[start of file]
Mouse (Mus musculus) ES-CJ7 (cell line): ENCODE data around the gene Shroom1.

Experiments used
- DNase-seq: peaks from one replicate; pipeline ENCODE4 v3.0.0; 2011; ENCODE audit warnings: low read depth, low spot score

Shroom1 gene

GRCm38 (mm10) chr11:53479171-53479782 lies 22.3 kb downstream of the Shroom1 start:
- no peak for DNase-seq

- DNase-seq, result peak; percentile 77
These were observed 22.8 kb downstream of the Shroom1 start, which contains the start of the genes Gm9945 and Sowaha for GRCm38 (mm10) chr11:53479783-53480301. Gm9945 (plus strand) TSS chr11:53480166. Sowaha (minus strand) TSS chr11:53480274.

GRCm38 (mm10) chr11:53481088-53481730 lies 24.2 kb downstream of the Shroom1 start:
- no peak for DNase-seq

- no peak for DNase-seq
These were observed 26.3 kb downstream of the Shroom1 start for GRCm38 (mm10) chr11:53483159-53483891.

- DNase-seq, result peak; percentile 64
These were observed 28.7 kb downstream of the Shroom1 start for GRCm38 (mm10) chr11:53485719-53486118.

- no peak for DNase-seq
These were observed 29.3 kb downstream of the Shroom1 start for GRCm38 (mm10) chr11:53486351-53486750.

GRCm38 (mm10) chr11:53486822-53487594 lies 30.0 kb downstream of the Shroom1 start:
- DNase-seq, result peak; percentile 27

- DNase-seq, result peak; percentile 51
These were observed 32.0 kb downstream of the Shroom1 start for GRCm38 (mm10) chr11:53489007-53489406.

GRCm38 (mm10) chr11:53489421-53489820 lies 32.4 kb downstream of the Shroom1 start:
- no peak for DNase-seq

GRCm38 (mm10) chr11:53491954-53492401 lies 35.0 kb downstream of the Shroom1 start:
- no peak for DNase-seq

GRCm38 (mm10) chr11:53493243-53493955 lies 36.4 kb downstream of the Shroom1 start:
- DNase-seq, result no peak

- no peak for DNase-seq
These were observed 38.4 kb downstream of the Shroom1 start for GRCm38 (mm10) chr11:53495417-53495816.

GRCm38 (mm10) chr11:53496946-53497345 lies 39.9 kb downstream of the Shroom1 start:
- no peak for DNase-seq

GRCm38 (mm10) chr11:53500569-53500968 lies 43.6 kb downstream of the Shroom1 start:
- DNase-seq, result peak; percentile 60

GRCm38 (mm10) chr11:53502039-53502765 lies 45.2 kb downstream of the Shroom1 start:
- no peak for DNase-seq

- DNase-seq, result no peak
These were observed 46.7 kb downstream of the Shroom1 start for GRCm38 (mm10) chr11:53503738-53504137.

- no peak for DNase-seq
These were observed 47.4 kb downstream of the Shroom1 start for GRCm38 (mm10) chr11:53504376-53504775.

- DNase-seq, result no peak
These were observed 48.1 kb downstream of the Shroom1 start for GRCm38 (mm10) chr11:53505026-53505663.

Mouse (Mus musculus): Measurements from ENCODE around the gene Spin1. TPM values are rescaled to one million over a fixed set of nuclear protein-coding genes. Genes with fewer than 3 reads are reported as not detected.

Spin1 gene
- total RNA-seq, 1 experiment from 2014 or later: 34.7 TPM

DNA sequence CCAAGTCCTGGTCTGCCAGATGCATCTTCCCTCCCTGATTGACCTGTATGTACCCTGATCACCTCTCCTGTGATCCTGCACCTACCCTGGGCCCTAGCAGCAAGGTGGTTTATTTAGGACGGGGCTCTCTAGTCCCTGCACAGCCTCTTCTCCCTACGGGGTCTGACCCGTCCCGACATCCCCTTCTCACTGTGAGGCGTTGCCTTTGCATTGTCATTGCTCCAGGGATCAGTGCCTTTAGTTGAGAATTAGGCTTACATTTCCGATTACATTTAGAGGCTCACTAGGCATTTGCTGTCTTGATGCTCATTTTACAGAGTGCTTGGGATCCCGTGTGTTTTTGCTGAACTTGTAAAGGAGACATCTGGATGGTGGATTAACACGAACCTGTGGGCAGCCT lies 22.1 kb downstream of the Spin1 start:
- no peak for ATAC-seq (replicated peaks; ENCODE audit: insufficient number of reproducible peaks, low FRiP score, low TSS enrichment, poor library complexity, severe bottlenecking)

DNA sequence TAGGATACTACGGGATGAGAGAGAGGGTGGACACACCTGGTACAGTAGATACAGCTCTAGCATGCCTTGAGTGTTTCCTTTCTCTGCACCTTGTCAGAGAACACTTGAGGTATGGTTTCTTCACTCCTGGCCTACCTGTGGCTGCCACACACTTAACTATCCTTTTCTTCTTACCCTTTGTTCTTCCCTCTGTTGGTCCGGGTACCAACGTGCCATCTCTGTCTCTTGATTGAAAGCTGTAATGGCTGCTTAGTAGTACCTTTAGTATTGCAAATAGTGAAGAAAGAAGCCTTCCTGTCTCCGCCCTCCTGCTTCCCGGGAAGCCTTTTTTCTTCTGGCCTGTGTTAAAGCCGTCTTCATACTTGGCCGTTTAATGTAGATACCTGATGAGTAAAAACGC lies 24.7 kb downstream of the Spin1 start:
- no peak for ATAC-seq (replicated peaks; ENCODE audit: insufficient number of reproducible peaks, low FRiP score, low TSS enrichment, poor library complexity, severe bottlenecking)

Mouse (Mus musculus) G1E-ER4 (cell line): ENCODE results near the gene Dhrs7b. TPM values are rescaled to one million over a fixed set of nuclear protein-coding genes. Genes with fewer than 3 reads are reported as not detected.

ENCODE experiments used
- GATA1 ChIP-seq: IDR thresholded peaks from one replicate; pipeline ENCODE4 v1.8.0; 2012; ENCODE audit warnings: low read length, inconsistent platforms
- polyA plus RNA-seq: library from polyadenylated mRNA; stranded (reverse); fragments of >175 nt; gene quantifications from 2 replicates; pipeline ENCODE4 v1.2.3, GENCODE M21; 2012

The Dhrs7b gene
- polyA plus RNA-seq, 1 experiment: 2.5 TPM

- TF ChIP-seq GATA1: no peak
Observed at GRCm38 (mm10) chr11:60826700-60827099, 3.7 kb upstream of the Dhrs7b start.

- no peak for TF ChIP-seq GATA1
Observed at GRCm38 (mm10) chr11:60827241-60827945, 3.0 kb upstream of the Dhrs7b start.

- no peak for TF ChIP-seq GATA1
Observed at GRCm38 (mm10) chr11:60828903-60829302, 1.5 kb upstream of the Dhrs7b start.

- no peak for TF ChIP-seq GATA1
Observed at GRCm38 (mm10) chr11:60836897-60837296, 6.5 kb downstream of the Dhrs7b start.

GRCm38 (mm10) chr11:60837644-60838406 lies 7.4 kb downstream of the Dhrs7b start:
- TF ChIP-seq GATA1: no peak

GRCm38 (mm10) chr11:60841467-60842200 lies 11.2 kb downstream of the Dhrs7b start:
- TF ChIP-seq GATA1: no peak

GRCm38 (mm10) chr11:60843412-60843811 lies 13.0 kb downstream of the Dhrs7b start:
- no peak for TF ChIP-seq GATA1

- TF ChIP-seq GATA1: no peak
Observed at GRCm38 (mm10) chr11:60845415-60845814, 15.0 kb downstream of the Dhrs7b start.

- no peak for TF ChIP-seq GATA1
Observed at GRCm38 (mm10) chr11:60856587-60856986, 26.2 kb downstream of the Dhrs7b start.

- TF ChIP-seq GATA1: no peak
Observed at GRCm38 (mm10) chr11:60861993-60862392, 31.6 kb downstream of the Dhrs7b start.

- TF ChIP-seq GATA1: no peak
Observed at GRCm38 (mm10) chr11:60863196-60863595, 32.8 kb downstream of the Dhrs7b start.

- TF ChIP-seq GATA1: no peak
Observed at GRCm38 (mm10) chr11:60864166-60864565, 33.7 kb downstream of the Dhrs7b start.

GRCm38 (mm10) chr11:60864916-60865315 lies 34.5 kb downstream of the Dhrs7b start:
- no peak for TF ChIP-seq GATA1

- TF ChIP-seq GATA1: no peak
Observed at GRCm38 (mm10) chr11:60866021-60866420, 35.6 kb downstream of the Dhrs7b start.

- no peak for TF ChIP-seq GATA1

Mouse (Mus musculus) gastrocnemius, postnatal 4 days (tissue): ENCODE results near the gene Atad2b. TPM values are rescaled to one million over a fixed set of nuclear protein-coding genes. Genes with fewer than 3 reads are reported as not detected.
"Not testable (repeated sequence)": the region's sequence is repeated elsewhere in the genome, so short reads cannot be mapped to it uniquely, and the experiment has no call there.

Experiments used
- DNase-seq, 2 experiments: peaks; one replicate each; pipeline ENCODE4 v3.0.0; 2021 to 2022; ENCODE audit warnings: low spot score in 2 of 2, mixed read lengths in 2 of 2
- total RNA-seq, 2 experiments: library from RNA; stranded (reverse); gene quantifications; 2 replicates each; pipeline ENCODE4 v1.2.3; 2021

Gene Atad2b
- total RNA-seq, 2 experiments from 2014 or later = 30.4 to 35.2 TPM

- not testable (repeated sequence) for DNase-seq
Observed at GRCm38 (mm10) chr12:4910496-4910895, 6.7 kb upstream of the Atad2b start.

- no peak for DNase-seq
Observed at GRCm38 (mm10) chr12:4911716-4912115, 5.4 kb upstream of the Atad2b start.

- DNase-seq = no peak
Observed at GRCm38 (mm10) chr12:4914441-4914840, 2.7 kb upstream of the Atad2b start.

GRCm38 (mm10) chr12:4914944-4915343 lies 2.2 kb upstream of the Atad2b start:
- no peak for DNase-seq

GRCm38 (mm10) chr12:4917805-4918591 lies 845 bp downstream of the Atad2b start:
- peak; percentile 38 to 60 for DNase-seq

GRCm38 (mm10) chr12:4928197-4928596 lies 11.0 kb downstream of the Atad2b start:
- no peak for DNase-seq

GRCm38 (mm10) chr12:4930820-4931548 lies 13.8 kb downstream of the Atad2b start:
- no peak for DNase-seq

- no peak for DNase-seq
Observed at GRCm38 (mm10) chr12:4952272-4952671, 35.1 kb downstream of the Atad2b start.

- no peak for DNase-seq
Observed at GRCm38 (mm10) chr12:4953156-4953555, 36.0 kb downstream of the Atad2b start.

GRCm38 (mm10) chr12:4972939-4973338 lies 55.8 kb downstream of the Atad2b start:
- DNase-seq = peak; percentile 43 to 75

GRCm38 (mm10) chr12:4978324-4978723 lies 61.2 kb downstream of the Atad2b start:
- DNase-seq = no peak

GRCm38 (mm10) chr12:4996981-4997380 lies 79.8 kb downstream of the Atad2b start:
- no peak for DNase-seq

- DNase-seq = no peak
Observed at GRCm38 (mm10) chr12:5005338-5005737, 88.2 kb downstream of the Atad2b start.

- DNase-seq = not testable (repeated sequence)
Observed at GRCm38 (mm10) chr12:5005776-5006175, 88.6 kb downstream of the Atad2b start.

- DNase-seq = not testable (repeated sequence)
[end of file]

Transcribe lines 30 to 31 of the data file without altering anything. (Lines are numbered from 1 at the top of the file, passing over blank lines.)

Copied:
- no peak for DNase-seq

GRCm38 (mm10) chr11:53500569-53500968 lies 43.6 kb downstream of the Shroom1 start: